Better security in Data Protection Bill can avoid Arnab-like episodes

Incidents like the recent leak of WhatsApp chats of journalist Arnab Goswami and immunity given to government security agencies to access private data, call for a stronger law which secures personal information from pilferage

Representative photo: iStock

In all probability, the Personal Data Protection Bill, 2019, perhaps in a somewhat updated version, would be tabled when the budget session of the parliament convenes. Some recent developments have posed fresh issues to be effectively addressed by it.

WhatsApp glitches

One is the leaked WhatsApp conversation of Arnab Goswami with the former CEO of Broadcast Audience Research Council (BARC). While there may be other incriminating information offering prima facie evidence for filing criminal charges against Goswami in that leaked 500-page WhatsApp chat, the Opposition chose to highlight Goswami’s utterance that “something major is going to happen” three days ahead of Balakot, alleging that he was privy to maters of sensitive military decisions.

The ruling party sources, however, defended Goswami saying that it is normal for an editor to anticipate a major retaliation for Pulwama and the leaked chat does not show that the Republic TV chief was necessarily privy to specific Balakot information. Anyway, in such sensational controversies, the content hardly matters. For many people the more serious issue is different: that the message is a leaked WhatsApp text makes it sound much more “authentic” and a high-impact message than its actual content.

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Likewise, the leaked WhatsApp messages of actors Rhea Chakraborty and Deepika Padukone in the Sushant Singh Rajput episode created no less a sensation and led to their summoning by the Narcotics Control Bureau (NCB) for questioning. It showed that there is a huge sensationalism-hungry audience in the social media to lap up the leaked WhatsApp messages about the personal affairs of actors which have much more impact than their work.

Even when the public is thrilled with such sensational leaked information, concern is growing that WhatsApp leaks like a sieve. These episodes as well as the recent controversy over the weak data protection in WhatsApp have triggered an exodus of around 18 million WhatsApp users to Signal and a smaller but sizable number to Telegram. From the point of view of survival of these messaging apps, this is no small affair, as they are also moving into digital commerce. Data leakage risk is perhaps among the biggest business risks faced by tech and e-commerce firms as much as the national security risk faced by the state when it comes to leakage of sensitive security-related information.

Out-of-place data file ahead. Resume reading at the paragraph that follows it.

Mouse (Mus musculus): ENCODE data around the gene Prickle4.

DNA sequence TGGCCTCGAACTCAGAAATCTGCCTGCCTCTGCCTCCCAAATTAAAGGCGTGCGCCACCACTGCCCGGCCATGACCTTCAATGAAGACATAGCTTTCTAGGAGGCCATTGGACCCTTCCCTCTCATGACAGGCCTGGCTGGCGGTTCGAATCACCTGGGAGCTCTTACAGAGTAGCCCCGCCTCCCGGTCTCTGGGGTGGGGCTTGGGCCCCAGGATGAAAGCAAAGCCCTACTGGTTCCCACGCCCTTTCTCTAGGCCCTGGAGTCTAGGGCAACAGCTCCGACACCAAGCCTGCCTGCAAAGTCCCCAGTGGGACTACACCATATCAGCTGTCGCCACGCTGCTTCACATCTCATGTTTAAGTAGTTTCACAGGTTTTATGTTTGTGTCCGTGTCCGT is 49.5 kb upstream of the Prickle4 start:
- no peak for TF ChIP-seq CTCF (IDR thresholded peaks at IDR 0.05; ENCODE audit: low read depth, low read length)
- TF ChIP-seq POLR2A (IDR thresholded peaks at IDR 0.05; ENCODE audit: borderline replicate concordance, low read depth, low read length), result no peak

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After the controversy broke out, WhatsApp has issued a feeble clarification, claiming that the messages exchanged through WhatsApp are end-to-end encrypted and they won’t share them with Facebook which owns WhatsApp and which has a record of selling personal information of users. Well, of what use is this re-assurance if there is only verbal assurance by WhatsApp that it would not share the data with its own owner? How WhatsApp messages leak despite end-to-end encryption?

Is data safe against security agencies?

What more can the government do to curb hacking of personal information? Especially to rein in government security agencies themselves from the temptation of unauthorised pilfering of data and misusing them for political motives. For instance, when the WhatsApp conversations of Rhea Chakraborty and Deepika Padukone got leaked into the public domain, it was widely believed that the NIA itself had done that to embarrass the opposition-led Maharashtra government. Likewise, when Arnab Goswami’s conversation with the former BARC CEO was leaked, the needle of suspicion pointed to the rival Mumbai Police.

What is of concern is that the personal WhatsApp conversations of citizens can be tapped by the security agencies themselves and that too in cases where no major state security issues are involved. The citizens’ right to data security should protect them from the surveillance regime of the state itself. For instance, in the draconian Bheema Koregaon case, the security agencies reportedly spent $500,000 to hack the phones of activists by employing an Israeli private cyber intelligence firm NSO Group that used its Pegasus spyware to hack the phones of around two dozen activists. The matter came to light when Citizen Lab, the University of Toronto’s cyber security group, employed by the WhatsApp itself to investigate the breach of its data by the Israeli NSO Group, alerted the activists. Based on Citizen Lab’s findings, WhatsApp even filed a lawsuit against the Israeli NSO Group.